Rinkitink in Oz

Page 14

While this talk was in progress Inga suddenly remembered the three pearls which his father had hidden under the tiled floor of the banquet hall. Without doubt King Kitticut had been so suddenly surprised by the invaders that he had found no opportunity to get the pearls, for otherwise the fierce warriors would have been defeated and driven out of Pingaree. So they must still be in their hiding place, and Inga believed they would prove of great assistance to him and his comrades in this hour of need. But the palace was a mass of ruins; perhaps he would be unable now to find the place where the pearls were hidden.

He said nothing of this to Rinkitink, remembering that his father had charged him to preserve the secret of the pearls and of their magic powers. Nevertheless, the thought of securing the wonderful treasures of his ancestors gave the boy new hope.

He stood up and said to the King:

"Let us return to the other end of Pingaree. It is more pleasant than here in spite of the desolation of my father's palace. And there, if anywhere, we shall discover a way out of our difficulties."

This suggestion met with Rinkitink's approval and the little party at once started upon the return journey. As there was no occasion to delay upon the way, they reached the big end of the island about the middle of the day and at once began searching the ruins of the palace.

They found, to their satisfaction, that one room at the bottom of a tower was still habitable, although the roof was broken in and the place was somewhat littered with stones. The King was, as he said, too fat to do any hard work, so he sat down on a block of marble and watched Inga clear the room of its rubbish. This done, the boy hunted through the ruins until he discovered a stool and an armchair that had not been broken beyond use. Some bedding and a mattress were also found, so that by nightfall the little room had been made quite comfortable

The following morning, while Rinkitink was still sound asleep and Bilbil was busily cropping the dewy grass that edged the shore, Prince Inga began to search the tumbled heaps of marble for the place where the royal banquet hall had been. After climbing over the ruins for a time he reached a flat place which he recognized, by means of the tiled flooring and the broken furniture scattered about, to be the great hall he was seeking. But in the center of the floor, directly over the spot where the pearls were hidden, lay several large and heavy blocks of marble, which had been torn from the dismantled walls.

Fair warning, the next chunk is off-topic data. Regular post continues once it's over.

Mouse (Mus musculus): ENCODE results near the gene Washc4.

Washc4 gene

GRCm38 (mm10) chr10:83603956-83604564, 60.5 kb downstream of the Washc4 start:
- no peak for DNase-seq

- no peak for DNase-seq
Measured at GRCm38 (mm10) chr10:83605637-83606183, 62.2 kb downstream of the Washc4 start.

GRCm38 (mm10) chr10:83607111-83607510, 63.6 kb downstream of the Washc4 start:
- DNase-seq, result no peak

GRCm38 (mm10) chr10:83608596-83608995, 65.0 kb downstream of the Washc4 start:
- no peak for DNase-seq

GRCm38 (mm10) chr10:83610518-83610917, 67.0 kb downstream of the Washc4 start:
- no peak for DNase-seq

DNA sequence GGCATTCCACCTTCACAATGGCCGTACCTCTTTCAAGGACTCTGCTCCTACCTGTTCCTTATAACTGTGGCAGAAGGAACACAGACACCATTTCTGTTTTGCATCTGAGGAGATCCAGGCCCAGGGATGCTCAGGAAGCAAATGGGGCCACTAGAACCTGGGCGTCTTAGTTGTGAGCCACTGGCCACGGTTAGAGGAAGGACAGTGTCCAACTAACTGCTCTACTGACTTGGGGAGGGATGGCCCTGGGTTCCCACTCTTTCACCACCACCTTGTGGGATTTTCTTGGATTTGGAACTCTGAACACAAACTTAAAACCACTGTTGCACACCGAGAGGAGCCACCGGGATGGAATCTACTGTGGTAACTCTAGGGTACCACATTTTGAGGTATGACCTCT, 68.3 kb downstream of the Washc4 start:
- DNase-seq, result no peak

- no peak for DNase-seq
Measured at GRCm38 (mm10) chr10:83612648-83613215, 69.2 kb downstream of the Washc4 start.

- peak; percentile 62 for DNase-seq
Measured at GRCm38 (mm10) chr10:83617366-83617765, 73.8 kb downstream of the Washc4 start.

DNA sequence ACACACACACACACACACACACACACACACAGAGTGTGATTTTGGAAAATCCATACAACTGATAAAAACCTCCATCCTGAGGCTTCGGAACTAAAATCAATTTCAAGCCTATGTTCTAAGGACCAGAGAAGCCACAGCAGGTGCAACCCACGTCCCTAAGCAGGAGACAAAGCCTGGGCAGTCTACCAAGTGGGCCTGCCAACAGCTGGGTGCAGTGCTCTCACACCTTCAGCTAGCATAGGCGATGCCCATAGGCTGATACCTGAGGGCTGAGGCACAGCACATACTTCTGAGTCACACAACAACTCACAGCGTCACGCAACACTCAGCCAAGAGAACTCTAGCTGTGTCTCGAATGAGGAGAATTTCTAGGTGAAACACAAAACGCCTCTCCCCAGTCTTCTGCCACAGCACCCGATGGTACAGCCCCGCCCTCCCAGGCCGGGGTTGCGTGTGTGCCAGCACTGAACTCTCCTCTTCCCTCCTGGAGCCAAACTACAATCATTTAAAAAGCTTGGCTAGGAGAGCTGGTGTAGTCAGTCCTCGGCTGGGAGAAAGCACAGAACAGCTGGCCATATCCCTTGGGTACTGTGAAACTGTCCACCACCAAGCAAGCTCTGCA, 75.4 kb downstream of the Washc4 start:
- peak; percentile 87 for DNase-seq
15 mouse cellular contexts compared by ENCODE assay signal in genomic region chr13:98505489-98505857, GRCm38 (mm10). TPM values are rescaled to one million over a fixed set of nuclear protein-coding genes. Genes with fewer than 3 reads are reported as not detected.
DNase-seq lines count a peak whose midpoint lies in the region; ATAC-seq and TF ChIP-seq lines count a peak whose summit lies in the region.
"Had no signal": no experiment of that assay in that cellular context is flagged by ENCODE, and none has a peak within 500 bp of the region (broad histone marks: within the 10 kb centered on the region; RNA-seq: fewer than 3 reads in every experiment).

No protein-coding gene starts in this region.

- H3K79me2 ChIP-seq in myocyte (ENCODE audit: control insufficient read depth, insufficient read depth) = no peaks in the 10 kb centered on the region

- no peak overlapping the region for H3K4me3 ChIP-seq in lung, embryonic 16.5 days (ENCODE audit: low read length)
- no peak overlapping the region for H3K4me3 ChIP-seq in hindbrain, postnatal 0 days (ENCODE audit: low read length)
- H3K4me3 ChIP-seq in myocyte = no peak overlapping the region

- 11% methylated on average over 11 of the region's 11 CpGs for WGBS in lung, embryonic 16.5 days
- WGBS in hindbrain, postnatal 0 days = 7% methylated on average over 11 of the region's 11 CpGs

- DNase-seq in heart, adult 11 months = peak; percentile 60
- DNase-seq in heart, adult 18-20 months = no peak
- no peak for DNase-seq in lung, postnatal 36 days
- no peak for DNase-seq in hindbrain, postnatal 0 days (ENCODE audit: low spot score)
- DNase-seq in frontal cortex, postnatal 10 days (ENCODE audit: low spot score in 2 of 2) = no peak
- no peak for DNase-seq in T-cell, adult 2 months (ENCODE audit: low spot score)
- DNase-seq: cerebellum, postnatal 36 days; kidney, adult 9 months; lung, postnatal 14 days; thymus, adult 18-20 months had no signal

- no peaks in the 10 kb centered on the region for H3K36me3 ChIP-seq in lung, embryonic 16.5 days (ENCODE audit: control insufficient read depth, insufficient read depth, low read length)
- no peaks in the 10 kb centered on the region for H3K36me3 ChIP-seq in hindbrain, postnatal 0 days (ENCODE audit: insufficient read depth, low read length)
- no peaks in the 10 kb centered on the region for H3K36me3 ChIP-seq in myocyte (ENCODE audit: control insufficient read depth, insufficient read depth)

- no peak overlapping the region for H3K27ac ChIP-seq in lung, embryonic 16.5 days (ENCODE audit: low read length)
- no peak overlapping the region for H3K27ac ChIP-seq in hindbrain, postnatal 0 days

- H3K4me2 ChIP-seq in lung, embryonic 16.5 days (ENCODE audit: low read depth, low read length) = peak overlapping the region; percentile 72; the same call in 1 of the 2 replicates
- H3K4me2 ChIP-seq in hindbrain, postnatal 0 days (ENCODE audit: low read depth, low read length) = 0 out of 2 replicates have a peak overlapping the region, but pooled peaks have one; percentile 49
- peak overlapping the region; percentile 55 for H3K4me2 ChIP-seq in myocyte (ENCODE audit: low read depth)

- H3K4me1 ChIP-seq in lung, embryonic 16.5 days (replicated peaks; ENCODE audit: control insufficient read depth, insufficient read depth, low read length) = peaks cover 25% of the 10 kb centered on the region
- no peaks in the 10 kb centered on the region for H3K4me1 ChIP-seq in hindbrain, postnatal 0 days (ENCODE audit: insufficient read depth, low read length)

This unfortunate discovery for a time discouraged the boy, who realized how helpless he was to remove such vast obstacles; but it was so important to secure the pearls that he dared not give way to despair until every human effort had been made, so he sat him down to think over the matter with great care.

Meantime Rinkitink had risen from his bed and walked out upon the lawn, where he found Bilbil reclining at ease upon the greensward.

"Where is Inga?" asked Rinkitink, rubbing his eyes with his knuckles because their vision was blurred with too much sleep.

"Don't ask me," said the goat, chewing with much satisfaction a cud of sweet grasses.

"Bilbil," said the King, squatting down beside the goat and resting his fat chin upon his hands and his elbows on his knees, "allow me to confide to you the fact that I am bored, and need amusement. My good friend Kitticut has been kidnapped by the barbarians and taken from me, so there is no one to converse with me intelligently. I am the King and you are the goat. Suppose you tell me a story.

"Suppose I don't," said Bilbil, with a scowl, for a goat's face is very expressive.

"If you refuse, I shall be more unhappy than ever, and I know your disposition is too sweet to permit that. Tell me a story, Bilbil."

The goat looked at him with an expression of scorn. Said he:

"One would think you are but four years old, Rinkitink! But there -- I will do as you command. Listen carefully, and the story may do you some good -- although I doubt if you understand the moral."

"I am sure the story will do me good," declared the King, whose eyes were twinkling.

Rinkitink in Oz Page 15

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